Accidental car damage claims increased in late May with rusted-out motorists returning as the blockade eased
- The number of accidental damage claims in England has increased by 39% since the lockdown deteriorated
- South Central, London and the Northeast have risen the most
- We show you what you can do to stay focused when you are back on the road
Accident claims claims skyrocketed in late May, ahead of increasing easing of coronavirus locking measures in England, data shows.
The claims had risen 39 percent between May 13 and May 26, compared to the same period a week earlier.
Auto insurance claims have started to rise again, with Scotland seeing a 12 percent increase and Wales also seeing a three percent increase, according to Admiral.
It is likely that the other two countries have undergone a small change compared to England, as tighter lock restrictions still apply.
The number of accidental damage claims has risen 39% in England since the lockdown eased, new research says
In England, the South Central region experienced the largest increase in claims – up 48 percent in the two weeks after the lockdown started to ease.
London and the Northeast had the second highest jump with cases rising by 42 percent.
By comparison, the northwest had the smallest increase of 31 percent.
Accidental Damage is the term used to repair damage to your car or property caused by an accident.
Common incidents include shopping carts that drive vehicles, careless pedestrians and road debris.
If your car has been damaged by accident, you may need to have your car repaired or replaced. Your car insurance determines the best course of action with the amount of damage.
As restrictions increase, drivers, cyclists and pedestrians are warned to ‘be careful’ and to be careful when out and about.
|Surface||Percentage increase from accidental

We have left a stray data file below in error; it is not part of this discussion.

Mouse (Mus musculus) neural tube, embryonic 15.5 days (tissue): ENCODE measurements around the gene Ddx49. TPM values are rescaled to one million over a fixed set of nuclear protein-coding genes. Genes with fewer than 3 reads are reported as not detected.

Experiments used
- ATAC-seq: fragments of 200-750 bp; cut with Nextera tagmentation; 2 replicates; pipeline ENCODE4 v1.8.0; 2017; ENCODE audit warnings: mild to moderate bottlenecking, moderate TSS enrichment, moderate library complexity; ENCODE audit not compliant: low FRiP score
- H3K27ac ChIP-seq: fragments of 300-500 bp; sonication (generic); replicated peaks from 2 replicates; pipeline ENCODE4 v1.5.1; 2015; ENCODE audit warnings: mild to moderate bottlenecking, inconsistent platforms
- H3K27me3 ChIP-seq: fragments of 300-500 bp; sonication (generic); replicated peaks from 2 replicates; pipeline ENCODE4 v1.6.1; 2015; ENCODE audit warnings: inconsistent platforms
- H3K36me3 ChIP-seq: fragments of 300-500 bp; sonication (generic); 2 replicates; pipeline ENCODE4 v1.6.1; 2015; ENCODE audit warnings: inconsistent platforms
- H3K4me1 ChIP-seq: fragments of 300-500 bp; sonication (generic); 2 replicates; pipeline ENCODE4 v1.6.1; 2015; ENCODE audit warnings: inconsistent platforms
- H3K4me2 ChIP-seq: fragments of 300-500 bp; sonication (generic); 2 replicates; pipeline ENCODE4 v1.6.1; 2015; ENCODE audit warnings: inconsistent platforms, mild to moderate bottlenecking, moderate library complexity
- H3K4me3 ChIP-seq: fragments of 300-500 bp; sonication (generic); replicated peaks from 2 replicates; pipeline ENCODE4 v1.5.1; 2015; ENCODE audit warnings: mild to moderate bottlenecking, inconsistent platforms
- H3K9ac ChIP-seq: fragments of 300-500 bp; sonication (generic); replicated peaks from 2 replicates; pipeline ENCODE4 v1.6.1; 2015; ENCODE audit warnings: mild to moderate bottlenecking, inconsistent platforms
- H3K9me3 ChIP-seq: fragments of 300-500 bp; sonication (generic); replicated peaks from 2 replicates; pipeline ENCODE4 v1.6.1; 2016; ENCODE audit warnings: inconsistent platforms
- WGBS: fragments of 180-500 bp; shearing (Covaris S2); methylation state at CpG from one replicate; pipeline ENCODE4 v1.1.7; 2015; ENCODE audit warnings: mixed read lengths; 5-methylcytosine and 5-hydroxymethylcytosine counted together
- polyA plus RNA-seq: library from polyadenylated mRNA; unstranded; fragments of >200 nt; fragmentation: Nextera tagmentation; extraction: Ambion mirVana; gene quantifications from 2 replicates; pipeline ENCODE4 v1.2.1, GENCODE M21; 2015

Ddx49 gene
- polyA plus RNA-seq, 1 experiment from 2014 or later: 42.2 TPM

damage claims because the lockdown has been relaxed
|South Central England||48%|
|North East England||42%|
|East of England||39%|
|South East England||39%|
|South West England||38%|
|North West England||31%|
|England on average||39%|
Lorna Connelly, chief of claims at Admiral, said: “While the current number of accidental damage claims for motorists remains low, we have found that the number of incidents reported to us has increased as lockdowns have eased.
This suggests that as more drivers return to the road, the risk of road accidents will also increase.
The increase is attributable to a number of factors, including an overall increase in road traffic; drivers who get back behind the wheel after a prolonged interruption of driving; pedestrians and cyclists who have benefited from quieter roads that are not prepared for more traffic and some drivers take unnecessary risks at unnecessary speed.
“We remind all road users, including motorists, cyclists and pedestrians, that as lock-in measures continue to lighten traffic, traffic is likely to increase further, thereby increasing the risk of accidents.
“The claims for accidental damage remain at a low level, but the increases already seen in partially lifting travel restrictions should recall the need for caution by all road users.”
Admiral compared the claim data from April 29 to May 12 and from May 13 to May 26. It is likely to have increased further since then and will continue to rise as more people take to the road.
Separate research by the insurer also found that 44 percent of motorists had been without a car for more than a week since taking their driving test.
This suggests to some drivers that the current lockdown hiatus won’t allow them to drive ten times as long as they’ve ever left without getting behind the wheel before.
Meanwhile, an overwhelming 76 percent of drivers also said they believed the skills of drivers who hadn’t driven for a long time would deteriorate.
How to stay focused when you’re back on the road
1. Concentrate: It sounds obvious, but try to avoid distractions, because it can be easy to lose focus.
2. Keep your mobile phone out of sight and silent to avoid getting annoying warnings or ringing. That way, you won’t be tempted to look at it when you receive a call or text message.
3. Allow enough time to study your route before you set off, so there is no need to mess around with a navigation system on the way.
4. Don’t be afraid to ask passengers to behave or be quiet if they distract you.
5. Avoid eating and drinking while driving – if you are hungry or thirsty, find a safe place to stop.
6. If you need a break, find a safe place to stop and rest.
SAVE MONEY ON ENGINES